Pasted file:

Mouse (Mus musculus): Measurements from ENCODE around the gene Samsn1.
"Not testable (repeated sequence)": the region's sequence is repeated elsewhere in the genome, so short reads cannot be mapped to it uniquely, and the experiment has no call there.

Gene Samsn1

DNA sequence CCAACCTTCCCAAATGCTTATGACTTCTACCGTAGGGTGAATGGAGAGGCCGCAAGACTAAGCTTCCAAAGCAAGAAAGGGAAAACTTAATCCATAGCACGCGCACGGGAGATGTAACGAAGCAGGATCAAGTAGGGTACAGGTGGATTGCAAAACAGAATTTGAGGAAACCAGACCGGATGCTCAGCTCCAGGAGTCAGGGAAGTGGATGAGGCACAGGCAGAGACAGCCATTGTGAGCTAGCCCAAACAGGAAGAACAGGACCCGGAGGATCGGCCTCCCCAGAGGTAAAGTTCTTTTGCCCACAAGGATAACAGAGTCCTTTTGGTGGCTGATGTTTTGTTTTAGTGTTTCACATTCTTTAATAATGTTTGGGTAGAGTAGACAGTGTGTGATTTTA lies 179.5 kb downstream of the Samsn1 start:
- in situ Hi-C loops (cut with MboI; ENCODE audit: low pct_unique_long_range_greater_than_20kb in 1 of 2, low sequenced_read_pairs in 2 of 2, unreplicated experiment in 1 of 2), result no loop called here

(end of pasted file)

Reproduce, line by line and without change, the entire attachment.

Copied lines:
Mouse (Mus musculus): Measurements from ENCODE around the gene Samsn1.
"Not testable (repeated sequence)": the region's sequence is repeated elsewhere in the genome, so short reads cannot be mapped to it uniquely, and the experiment has no call there.

Gene Samsn1

DNA sequence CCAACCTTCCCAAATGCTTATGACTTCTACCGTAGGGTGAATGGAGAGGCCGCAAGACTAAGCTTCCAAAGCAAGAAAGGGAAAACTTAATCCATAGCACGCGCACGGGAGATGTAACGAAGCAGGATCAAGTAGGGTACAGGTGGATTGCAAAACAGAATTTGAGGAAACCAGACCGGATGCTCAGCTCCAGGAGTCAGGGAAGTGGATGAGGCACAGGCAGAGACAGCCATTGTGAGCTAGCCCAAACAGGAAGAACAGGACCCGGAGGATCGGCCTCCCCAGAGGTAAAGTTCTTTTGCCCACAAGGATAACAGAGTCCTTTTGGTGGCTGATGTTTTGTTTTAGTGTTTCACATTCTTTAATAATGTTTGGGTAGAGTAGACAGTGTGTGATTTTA lies 179.5 kb downstream of the Samsn1 start:
- in situ Hi-C loops (cut with MboI; ENCODE audit: low pct_unique_long_range_greater_than_20kb in 1 of 2, low sequenced_read_pairs in 2 of 2, unreplicated experiment in 1 of 2), result no loop called here